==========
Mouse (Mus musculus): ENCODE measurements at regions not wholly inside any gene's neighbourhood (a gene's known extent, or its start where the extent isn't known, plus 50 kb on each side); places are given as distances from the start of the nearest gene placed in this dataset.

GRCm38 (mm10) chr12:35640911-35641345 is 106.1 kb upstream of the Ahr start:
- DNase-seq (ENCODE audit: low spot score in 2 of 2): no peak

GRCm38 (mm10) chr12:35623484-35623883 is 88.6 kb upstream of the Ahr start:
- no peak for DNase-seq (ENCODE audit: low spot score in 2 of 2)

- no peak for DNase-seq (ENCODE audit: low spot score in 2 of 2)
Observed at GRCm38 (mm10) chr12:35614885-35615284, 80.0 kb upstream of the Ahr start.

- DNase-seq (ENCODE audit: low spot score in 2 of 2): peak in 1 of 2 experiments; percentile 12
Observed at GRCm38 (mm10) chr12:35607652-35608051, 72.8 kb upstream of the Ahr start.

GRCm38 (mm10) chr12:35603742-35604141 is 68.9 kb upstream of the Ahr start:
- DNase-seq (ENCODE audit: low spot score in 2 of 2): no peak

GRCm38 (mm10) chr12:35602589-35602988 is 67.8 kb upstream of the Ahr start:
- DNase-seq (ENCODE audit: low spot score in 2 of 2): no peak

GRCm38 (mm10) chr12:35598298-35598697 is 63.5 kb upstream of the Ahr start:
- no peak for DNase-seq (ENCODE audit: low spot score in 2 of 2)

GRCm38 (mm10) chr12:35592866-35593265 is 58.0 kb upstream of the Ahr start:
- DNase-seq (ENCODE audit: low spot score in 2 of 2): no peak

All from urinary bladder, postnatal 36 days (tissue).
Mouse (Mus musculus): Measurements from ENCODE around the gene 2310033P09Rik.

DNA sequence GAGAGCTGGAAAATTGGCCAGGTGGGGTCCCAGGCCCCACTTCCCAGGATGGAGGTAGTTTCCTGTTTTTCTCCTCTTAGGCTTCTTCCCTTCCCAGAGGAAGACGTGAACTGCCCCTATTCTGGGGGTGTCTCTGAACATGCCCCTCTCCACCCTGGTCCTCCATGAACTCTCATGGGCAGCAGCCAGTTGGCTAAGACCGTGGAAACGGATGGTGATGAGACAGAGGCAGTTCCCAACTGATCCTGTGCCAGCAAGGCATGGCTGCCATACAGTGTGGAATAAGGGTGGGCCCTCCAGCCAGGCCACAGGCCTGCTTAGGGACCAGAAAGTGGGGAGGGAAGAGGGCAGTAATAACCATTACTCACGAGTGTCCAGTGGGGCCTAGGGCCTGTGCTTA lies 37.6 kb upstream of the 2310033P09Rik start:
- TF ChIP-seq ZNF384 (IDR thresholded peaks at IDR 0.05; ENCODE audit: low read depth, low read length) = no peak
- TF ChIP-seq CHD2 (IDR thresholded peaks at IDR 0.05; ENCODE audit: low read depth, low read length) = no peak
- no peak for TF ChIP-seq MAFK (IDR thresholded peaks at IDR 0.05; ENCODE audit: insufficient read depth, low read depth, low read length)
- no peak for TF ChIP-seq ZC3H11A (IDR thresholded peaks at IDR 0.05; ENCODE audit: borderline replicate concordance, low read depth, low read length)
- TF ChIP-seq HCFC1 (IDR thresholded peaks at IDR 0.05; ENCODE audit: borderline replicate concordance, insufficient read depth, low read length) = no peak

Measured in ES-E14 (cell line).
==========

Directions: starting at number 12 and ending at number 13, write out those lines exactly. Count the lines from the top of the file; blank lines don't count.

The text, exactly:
GRCm38 (mm10) chr12:35602589-35602988 is 67.8 kb upstream of the Ahr start:
- DNase-seq (ENCODE audit: low spot score in 2 of 2): no peak